Nice column, Doug. Your guest writers said a lot that I'm willing to bet too many legislators and our governor will never read. Why not? They're too busy. Too busy inventing ways to disguise their tax aversion as necessity. Too busy believing and creating ways to prove teachers in Utah aren't really undercompensated. Too busy not to read the facts and figures from around the world that make clear the U.S. is falling behind in international assessments, all the while Utah resides, in this country, at the "bottom of the bottom" (Peter Cooke's words) in per-pupil funding. Too busy to face the reality of what they're doing to Utah's children on the backs of Utah's Teachers, K-12.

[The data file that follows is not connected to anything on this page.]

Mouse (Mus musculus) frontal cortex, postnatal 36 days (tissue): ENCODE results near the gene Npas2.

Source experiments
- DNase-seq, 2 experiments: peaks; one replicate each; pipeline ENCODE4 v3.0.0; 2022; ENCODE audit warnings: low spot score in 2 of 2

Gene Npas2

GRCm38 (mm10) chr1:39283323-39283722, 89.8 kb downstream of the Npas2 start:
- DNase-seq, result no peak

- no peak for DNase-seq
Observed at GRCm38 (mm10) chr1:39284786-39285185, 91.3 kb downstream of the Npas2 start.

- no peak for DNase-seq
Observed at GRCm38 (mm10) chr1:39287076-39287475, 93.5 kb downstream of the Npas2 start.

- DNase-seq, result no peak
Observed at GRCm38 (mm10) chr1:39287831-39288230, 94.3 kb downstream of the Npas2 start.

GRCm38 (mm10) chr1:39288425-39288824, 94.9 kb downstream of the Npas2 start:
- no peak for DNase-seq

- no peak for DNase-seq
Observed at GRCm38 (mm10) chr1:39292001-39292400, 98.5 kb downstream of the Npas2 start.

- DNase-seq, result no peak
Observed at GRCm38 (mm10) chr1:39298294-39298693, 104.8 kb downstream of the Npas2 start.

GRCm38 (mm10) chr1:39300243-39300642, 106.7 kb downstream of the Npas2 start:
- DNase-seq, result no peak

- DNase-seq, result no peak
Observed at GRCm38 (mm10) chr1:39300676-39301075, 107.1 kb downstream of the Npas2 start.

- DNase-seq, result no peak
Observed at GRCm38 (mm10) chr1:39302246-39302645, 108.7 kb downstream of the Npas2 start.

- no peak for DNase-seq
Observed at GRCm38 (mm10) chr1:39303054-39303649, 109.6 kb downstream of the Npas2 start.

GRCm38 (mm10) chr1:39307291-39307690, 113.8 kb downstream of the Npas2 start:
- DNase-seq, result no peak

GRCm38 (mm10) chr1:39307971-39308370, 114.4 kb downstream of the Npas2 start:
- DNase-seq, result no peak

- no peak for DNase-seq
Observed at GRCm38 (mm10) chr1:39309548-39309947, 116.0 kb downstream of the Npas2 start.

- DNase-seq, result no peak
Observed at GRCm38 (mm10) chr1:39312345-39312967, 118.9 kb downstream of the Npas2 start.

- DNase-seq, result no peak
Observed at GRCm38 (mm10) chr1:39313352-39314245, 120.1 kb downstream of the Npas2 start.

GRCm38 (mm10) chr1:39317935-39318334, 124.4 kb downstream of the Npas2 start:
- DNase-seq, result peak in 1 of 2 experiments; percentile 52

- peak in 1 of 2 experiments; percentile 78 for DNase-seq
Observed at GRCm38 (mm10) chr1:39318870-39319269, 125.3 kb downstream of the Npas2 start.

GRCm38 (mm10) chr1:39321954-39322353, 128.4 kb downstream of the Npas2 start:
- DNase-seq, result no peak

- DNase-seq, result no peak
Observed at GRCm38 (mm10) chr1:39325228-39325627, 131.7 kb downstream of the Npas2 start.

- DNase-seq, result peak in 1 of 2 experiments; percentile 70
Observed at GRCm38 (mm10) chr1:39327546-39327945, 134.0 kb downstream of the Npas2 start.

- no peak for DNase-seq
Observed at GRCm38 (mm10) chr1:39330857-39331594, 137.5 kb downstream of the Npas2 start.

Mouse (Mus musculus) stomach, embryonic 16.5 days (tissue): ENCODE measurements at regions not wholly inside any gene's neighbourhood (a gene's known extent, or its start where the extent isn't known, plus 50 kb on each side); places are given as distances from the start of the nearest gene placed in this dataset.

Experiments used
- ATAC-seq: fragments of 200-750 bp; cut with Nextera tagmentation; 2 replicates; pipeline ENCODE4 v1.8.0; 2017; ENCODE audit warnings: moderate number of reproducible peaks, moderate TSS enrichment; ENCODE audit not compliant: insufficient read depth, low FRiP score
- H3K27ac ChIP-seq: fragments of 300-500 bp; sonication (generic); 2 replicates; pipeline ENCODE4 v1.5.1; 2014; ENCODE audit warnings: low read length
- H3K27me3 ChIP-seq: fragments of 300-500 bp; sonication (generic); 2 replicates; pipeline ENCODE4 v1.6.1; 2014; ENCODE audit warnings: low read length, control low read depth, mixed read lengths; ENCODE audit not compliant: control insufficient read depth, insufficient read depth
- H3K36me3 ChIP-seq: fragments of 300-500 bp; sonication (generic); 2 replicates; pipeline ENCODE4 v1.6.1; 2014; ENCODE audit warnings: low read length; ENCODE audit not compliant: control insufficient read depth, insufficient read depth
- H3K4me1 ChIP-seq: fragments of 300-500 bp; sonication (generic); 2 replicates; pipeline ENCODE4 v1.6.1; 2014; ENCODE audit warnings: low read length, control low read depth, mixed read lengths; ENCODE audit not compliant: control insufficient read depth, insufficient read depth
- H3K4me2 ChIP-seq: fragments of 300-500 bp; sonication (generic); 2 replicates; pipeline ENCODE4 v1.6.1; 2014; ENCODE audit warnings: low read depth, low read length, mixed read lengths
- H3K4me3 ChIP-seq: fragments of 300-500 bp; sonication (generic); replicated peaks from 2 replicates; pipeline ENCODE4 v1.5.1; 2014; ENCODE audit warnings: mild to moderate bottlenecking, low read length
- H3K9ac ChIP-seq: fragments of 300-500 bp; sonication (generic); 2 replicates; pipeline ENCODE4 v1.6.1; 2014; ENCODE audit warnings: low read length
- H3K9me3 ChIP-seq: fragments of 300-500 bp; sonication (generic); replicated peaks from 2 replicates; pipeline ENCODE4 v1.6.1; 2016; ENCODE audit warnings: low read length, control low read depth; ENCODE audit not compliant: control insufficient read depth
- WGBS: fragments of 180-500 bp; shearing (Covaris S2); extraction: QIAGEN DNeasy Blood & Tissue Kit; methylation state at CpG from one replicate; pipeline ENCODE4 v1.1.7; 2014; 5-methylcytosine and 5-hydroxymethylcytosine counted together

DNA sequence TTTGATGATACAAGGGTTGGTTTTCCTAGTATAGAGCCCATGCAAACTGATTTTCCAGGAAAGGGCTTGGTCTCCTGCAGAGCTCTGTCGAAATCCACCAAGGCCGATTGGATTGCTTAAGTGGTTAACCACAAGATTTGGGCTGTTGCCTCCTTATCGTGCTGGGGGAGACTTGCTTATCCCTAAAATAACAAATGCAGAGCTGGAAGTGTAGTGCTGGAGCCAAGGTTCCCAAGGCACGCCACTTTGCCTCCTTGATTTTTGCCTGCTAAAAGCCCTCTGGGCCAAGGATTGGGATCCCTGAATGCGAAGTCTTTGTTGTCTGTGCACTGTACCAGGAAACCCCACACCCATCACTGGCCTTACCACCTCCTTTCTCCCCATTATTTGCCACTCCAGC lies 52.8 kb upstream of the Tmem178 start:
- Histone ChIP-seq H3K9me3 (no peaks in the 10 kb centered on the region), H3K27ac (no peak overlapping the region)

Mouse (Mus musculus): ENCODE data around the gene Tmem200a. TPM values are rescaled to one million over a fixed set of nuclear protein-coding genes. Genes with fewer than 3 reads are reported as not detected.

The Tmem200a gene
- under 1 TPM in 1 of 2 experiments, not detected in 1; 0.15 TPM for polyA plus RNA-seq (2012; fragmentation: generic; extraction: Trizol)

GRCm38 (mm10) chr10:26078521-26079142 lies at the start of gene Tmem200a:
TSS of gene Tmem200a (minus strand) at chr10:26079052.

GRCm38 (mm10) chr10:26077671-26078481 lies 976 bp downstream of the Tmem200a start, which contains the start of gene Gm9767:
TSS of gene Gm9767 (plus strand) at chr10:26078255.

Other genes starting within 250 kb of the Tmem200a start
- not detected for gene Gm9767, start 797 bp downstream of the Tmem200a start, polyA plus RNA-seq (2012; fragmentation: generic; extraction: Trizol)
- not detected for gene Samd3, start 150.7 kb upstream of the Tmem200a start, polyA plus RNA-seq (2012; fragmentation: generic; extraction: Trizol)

Utah is falling further and further behind, relying on teachers to bear the burden of the state's penury (read "elected officials' penury") while fooling enough of the citizens of Utah enough of the time to assure perpetual Republican rule in this reddest of Red states. As Rush Limbaugh would say, "It's a scam."

  • worf Mcallen, TX
    Oct. 3, 2013 9:47 a.m.

    @CC--where did the Federal Govt get that money?

    Cutting Federal taxes would allow states to educate their students without the mandates.

  • Irony Guy Bountiful, Utah
    Oct. 3, 2013 8:00 a.m.